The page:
Homeowners in the San Geronimo Valley are set to face stricter rules on changes to their properties by the end of the year.

Marin is accelerating its timeline for adopting a stream conservation ordinance for the valley, after a judge ruled on a SPAWN lawsuit that the county violated environmental law when it delayed its protections of coho salmon for years. Instead of completing an ordinance next year, the county will release a first draft by the end of the month, then a facilitator hired by the county will begin a public engagement process, shorter than originally planned.

The planning commission is scheduled to review the rules on Oct. 25, and the Board of Supervisors can adopt them on Dec. 7. “We would love to try to get this lawsuit behind us, and we would love to increase environmental protection in the area, so the county is trying to prioritize expediting the ordinance,” said county counsel Brian Washington.

Judge Andrew Sweet ruled in April that Marin should have adopted stream protections in 2019 when it finalized an environmental impact report that detailed mitigation measures for development. He did not issue a legal mandate to finish the ordinance, but the county appealed the ruling on June 9 to preserve its legal position. Before the appeal is heard, however, the county could complete the ordinance and resolve the legal dispute. “We’re going on multiple paths to try to get to the end as soon as possible,” Mr. Washington said.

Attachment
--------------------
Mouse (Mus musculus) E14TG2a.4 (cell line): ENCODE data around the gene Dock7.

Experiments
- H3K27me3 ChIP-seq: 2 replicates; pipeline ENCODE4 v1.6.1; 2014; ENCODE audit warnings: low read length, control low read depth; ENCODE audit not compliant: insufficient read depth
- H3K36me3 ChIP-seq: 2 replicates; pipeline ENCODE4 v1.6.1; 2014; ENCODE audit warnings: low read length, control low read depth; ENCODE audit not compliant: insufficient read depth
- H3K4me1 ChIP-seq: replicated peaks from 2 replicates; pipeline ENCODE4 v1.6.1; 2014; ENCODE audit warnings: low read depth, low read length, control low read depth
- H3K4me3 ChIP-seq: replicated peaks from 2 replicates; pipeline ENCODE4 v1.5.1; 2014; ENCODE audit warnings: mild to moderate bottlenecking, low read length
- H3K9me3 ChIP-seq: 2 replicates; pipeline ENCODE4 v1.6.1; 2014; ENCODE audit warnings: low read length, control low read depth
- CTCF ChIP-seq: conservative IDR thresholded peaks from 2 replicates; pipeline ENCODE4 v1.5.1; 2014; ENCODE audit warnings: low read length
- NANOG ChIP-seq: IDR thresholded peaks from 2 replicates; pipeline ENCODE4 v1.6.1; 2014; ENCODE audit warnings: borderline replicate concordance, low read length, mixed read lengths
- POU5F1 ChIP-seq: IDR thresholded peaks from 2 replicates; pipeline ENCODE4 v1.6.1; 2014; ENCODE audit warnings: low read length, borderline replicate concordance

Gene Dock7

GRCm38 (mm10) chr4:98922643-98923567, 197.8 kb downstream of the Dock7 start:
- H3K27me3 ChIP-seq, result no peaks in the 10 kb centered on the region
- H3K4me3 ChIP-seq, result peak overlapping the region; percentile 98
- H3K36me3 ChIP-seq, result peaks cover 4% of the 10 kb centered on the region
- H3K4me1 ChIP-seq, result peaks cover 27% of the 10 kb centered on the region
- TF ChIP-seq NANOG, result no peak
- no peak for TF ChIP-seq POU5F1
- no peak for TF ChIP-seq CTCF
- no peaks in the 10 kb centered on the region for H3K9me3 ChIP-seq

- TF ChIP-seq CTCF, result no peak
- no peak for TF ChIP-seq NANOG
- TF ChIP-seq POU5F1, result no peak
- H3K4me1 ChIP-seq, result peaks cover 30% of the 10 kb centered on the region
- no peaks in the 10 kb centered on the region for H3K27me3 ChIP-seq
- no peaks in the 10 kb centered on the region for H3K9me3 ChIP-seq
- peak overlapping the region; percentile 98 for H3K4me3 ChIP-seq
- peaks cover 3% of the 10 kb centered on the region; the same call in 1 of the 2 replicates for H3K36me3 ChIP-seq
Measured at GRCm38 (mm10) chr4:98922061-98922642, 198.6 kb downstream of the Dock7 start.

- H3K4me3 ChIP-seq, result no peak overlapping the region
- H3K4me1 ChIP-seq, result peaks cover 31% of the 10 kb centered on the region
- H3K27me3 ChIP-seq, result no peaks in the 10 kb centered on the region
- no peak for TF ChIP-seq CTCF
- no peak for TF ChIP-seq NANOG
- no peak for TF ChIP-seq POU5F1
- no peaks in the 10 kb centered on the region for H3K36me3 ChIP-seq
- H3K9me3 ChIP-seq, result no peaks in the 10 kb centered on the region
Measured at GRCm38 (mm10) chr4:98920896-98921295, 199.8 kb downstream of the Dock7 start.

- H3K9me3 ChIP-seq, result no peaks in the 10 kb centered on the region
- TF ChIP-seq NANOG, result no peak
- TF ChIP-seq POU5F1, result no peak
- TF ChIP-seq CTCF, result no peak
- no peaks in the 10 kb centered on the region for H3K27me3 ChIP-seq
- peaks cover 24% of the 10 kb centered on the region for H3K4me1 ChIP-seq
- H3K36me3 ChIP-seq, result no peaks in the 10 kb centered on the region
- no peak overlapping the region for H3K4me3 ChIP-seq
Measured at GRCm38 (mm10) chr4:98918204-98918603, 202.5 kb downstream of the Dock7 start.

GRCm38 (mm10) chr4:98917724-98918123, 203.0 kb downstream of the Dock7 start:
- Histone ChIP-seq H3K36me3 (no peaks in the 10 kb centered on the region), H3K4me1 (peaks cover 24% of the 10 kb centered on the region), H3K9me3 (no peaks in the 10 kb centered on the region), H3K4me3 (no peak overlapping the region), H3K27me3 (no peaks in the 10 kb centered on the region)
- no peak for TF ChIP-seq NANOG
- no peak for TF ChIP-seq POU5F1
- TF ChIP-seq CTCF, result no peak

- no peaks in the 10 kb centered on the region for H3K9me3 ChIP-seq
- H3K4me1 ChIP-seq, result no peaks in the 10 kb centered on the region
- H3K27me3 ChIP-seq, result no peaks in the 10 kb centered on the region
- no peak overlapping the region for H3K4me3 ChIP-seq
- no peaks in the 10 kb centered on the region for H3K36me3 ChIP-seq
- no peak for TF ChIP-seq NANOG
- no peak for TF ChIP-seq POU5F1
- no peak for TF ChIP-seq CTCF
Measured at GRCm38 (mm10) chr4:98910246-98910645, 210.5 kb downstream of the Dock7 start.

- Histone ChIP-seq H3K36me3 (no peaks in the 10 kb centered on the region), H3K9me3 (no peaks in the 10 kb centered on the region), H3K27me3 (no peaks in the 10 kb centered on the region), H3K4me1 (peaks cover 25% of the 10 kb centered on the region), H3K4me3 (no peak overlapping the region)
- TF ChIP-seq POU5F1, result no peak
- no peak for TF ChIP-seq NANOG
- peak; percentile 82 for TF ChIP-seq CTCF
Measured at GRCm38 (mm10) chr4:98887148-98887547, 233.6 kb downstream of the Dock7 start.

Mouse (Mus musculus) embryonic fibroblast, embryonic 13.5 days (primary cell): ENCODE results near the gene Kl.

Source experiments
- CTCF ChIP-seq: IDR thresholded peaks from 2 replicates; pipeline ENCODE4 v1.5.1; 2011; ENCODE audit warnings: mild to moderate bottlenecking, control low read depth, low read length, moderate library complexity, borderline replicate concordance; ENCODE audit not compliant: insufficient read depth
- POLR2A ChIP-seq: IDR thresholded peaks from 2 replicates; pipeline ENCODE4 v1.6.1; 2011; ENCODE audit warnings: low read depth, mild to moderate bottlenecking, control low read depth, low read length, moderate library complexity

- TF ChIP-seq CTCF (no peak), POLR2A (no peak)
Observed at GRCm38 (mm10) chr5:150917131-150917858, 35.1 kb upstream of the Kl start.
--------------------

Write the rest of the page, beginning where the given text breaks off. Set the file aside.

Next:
SPAWN’s executive director Todd Steiner said the county’s new timeline is a result of immense legal and public pressure after more than 14 years of delay and denial. “Political pressure is mounting after its failure to do the right thing and protect endangered salmon, wasting millions of tax-payer dollars in the process trying to defend its illegal actions,” he said.

The stream conservation ordinance will amend four sections of the county’s development code. It will include a list of best management practices that every project will have to check off. For example, heavy equipment won’t be permitted to remove materials, and vegetation may have to be replaced by a two-to-one ratio. Even small projects like putting a fence around garbage cans or installing a gravel walkway would require a professional site assessment and a permit that could be appealed to the Board of Supervisors.

Members of the public will be able to offer feedback on the rules, but planners are limited in the changes they can make because the ordinance must align with language in the countywide plan and comply with the 2019 environmental impact report. “Within that context, we have some wiggle room, but not a lot,” planner Kristen Drumm said.

The ordinance in the valley will be used as a model for a countywide ordinance that protects streams throughout Marin.